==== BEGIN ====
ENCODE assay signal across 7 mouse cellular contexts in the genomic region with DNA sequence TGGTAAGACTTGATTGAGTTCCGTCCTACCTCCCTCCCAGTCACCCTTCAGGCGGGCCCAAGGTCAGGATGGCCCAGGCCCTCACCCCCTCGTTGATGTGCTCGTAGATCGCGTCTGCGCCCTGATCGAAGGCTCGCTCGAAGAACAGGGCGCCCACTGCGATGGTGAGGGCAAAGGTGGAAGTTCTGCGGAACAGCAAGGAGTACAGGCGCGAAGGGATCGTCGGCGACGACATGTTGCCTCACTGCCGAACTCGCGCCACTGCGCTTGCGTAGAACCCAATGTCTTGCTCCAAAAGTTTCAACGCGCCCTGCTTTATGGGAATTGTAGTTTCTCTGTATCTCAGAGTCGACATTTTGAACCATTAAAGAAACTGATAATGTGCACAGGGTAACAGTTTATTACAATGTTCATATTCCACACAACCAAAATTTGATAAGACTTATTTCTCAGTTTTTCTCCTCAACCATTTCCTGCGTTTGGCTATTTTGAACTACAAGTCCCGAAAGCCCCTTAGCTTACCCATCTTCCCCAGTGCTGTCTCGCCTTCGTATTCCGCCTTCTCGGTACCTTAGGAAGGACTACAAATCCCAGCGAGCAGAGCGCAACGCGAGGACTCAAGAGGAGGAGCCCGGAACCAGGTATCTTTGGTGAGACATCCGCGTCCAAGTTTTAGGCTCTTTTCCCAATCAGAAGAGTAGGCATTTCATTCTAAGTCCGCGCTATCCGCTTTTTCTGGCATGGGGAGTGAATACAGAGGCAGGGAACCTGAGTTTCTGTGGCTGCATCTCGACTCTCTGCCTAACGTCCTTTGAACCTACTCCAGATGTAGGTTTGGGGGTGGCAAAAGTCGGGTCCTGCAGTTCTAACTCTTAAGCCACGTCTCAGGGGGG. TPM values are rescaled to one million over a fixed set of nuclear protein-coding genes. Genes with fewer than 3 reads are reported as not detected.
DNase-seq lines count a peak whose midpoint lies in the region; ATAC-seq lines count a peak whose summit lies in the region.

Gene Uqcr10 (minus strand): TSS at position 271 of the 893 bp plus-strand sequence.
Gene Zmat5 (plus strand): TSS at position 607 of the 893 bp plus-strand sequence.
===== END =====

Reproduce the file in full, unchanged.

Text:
ENCODE assay signal across 7 mouse cellular contexts in the genomic region with DNA sequence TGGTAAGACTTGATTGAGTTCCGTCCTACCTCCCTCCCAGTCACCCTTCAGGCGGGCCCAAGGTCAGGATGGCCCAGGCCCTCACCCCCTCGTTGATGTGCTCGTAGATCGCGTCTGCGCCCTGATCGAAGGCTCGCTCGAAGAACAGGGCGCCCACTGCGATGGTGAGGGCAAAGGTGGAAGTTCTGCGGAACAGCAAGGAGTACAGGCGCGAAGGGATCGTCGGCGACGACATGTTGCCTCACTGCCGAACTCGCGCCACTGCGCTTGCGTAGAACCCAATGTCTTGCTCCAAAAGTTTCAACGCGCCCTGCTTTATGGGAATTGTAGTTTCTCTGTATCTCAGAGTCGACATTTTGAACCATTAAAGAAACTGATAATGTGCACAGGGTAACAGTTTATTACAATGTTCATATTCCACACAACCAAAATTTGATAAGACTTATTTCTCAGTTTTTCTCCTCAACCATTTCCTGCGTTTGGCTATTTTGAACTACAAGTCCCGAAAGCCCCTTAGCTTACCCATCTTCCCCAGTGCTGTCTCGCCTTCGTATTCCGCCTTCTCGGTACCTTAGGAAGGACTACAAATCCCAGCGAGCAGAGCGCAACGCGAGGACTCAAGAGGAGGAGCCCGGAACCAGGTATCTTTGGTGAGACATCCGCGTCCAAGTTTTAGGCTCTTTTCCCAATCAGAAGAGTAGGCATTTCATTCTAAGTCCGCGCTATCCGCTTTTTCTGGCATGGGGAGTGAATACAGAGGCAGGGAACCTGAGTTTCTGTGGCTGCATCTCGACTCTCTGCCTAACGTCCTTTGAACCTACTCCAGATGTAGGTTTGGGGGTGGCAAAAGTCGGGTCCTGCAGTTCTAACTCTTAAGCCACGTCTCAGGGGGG. TPM values are rescaled to one million over a fixed set of nuclear protein-coding genes. Genes with fewer than 3 reads are reported as not detected.
DNase-seq lines count a peak whose midpoint lies in the region; ATAC-seq lines count a peak whose summit lies in the region.

Gene Uqcr10 (minus strand): TSS at position 271 of the 893 bp plus-strand sequence.
Gene Zmat5 (plus strand): TSS at position 607 of the 893 bp plus-strand sequence.